Interview: Elizabeth O’Dowd, PhD, Director of TESOL Programs at Saint Michael’s College


Elizabeth O'Dowd, PhD, Director of TESOL Programs at Saint Michael’s College, joins us today to discuss Teaching English to Speakers of Other Languages (TESOL).

1. Can you tell us about the Masters in TESOL (MATESOL) programs offered at Saint Michael’s College?

The MATESOL emerged in 1962 as a natural extension of our English as a Foreign Language programs. Since then, it has evolved into a multi-faceted program, with an unusually diverse set of options for such a small college. Our MATESOL tracks include K-12 Licensure, K-12 Endorsement for licensed teachers, a Master’s International (Peace Corps) Program, and the hybrid Online + On-campus program. We also have smaller programs such as the 4-week summer intensive TESOL Diploma.

2. How long does a typical MATESOL program take at Saint Michael’s? What is the maximum and minimum time of completion?

If you go full-time (4 courses per semester), it’s possible to graduate in 3 semesters counting summer. For example, if you start in September (with the most logical sequence of courses), you could finish by the following August. Most students take classes at a more leisurely pace and finish in four or five semesters. Our newest, hybrid online track, takes 14 months – two summers and the intervening academic year. Other students come for summers only (three summers). At the slow end, part-timers may take up to seven years to complete the degree.

3. What do you think makes  Saint Mike’s MATESOL stand out from other similar programs?

I’d say our reputation relative to our size, our flexibility, and our community. Most of our recruitment comes from word of mouth. In our 50 years, we have built up an alumni family of well over a thousand around the world, and they recommend us to the next generation of applicants, who are studying at their universities or teaching at their schools. With admissions open year-round, students can start in spring, summer or fall, to suit their personal needs and schedules.  Then, we have a long-standing reputation for close interaction between students and faculty. This is partly because of our unique situation as a pre-professional program within a small, residential liberal arts college on a gorgeous Vermont campus. Since many of our international students are sponsored by  US State Department or other government support, we recruit from a wide range of countries that many Americans know very little about – countries like Kyrgyzstan, Benin, the Maldives, Indonesian Papua New Guinea, Mozambique, Nicaragua, Yemen and Sri Lanka to name a few. Our students get to know each other very quickly and look after the newcomers, making for a lively mix.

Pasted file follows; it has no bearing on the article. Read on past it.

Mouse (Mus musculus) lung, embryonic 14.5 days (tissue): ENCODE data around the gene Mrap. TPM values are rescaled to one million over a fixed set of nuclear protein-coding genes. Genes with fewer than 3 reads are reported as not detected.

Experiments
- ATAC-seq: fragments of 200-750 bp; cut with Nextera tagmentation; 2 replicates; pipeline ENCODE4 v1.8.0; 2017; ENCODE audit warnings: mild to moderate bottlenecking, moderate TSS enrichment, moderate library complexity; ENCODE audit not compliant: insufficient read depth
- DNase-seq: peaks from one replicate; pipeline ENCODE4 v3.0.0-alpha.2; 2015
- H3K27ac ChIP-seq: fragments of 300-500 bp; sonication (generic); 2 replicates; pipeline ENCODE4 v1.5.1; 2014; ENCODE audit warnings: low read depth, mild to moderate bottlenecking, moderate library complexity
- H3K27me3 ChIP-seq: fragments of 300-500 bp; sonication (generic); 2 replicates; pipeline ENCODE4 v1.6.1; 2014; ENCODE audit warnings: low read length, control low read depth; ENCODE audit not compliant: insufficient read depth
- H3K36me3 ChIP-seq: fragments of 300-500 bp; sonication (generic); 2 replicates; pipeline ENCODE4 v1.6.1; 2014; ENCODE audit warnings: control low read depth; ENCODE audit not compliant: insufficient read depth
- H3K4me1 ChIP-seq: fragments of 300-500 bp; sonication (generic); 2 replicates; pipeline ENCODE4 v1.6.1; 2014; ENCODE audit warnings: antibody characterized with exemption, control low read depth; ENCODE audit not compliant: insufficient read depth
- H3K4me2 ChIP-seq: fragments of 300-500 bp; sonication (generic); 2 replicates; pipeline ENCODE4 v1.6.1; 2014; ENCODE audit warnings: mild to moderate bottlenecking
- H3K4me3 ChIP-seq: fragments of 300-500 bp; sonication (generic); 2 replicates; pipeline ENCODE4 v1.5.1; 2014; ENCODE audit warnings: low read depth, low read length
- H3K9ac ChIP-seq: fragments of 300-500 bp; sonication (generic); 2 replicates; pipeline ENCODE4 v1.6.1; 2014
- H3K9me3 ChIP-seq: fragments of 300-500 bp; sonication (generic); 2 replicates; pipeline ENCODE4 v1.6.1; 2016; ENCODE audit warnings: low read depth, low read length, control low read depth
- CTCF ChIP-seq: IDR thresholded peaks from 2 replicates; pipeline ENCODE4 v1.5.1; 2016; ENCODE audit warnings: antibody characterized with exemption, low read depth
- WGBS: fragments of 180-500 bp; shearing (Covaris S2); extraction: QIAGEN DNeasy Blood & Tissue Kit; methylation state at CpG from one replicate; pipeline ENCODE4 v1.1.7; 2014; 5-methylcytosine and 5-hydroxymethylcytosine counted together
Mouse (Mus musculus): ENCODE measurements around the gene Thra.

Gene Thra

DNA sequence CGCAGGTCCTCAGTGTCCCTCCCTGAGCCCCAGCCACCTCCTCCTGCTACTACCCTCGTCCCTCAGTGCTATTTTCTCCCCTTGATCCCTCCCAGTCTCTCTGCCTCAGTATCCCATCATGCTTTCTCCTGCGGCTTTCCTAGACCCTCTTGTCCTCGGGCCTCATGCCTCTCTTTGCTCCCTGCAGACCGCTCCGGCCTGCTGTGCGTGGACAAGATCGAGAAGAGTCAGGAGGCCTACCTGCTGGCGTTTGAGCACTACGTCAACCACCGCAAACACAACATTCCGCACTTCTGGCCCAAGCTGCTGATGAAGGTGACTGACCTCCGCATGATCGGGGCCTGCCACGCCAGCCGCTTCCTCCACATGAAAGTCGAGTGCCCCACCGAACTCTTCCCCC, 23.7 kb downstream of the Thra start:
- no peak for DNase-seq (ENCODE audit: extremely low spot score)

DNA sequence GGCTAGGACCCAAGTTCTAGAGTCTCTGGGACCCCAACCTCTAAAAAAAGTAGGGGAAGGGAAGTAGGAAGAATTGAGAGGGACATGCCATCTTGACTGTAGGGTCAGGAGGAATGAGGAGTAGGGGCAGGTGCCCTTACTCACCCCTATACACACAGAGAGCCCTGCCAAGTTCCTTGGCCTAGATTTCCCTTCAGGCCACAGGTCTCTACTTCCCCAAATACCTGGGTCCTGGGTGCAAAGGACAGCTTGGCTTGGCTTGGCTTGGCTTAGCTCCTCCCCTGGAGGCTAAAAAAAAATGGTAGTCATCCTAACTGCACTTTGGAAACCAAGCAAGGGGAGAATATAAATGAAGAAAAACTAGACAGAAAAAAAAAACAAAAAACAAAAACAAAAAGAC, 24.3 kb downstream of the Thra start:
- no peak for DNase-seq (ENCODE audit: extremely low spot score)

4. How important would you say accreditation is when choosing a MATESOL program?

Accreditation is important for ensuring that a MATESOL program is supported institutionally and reviewed externally for rigor and overall quality. For example, our  program is reviewed as part of the larger College every ten years by the New England Association of Schools and Colleges. We’re held accountable for standards related to the qualifications of our faculty, assessment policies, student facilities, and so on. However, someone choosing a MATESOL program should also look for some other, specific commonsense indicators. For example, are the faculty of that program active in the field? Do you see their names at major conferences like TESOL and the American Association of Applied Linguistics? Do the core faculty have PhD degrees? Look at the website of the program and its course descriptions; what approach and methodology does it espouse? Ask around - What have you heard about the program from alumni or other professionals whose advice you may seek? Do its graduates have leadership positions within their institutions?  You need to look beyond advertising – a proliferation of ads on the web doesn’t necessarily tell you much about the program.